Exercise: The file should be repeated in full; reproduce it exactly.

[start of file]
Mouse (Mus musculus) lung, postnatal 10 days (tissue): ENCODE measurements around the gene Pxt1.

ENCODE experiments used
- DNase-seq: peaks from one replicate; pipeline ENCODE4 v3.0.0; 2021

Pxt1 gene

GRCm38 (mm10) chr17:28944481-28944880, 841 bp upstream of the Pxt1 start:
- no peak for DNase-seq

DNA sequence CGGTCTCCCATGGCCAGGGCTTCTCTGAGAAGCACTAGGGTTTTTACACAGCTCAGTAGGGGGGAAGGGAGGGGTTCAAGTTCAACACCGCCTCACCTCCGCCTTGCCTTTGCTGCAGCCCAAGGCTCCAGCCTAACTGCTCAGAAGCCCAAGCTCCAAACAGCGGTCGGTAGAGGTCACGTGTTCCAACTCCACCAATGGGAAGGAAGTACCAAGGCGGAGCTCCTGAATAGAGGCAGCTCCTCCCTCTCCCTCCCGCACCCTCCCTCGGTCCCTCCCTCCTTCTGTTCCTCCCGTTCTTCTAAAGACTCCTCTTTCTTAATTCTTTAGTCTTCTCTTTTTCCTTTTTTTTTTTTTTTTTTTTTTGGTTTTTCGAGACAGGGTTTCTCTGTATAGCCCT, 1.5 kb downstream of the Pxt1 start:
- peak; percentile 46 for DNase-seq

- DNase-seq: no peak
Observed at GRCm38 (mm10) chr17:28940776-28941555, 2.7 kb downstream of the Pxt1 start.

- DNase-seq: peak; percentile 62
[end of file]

Mouse (Mus musculus) lung, postnatal 10 days (tissue): ENCODE measurements around the gene Pxt1.

ENCODE experiments used
- DNase-seq: peaks from one replicate; pipeline ENCODE4 v3.0.0; 2021

Pxt1 gene

GRCm38 (mm10) chr17:28944481-28944880, 841 bp upstream of the Pxt1 start:
- no peak for DNase-seq

DNA sequence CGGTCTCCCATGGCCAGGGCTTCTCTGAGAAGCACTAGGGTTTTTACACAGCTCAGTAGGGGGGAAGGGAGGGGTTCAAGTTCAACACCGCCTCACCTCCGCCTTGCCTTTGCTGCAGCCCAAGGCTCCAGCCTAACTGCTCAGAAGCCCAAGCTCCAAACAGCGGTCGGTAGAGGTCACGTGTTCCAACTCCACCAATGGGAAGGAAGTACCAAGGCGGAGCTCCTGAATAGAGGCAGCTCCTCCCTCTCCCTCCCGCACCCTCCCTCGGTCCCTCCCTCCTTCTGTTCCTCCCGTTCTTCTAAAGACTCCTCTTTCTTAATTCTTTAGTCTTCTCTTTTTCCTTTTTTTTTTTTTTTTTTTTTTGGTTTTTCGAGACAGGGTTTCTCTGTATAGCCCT, 1.5 kb downstream of the Pxt1 start:
- peak; percentile 46 for DNase-seq

- DNase-seq: no peak
Observed at GRCm38 (mm10) chr17:28940776-28941555, 2.7 kb downstream of the Pxt1 start.

- DNase-seq: peak; percentile 62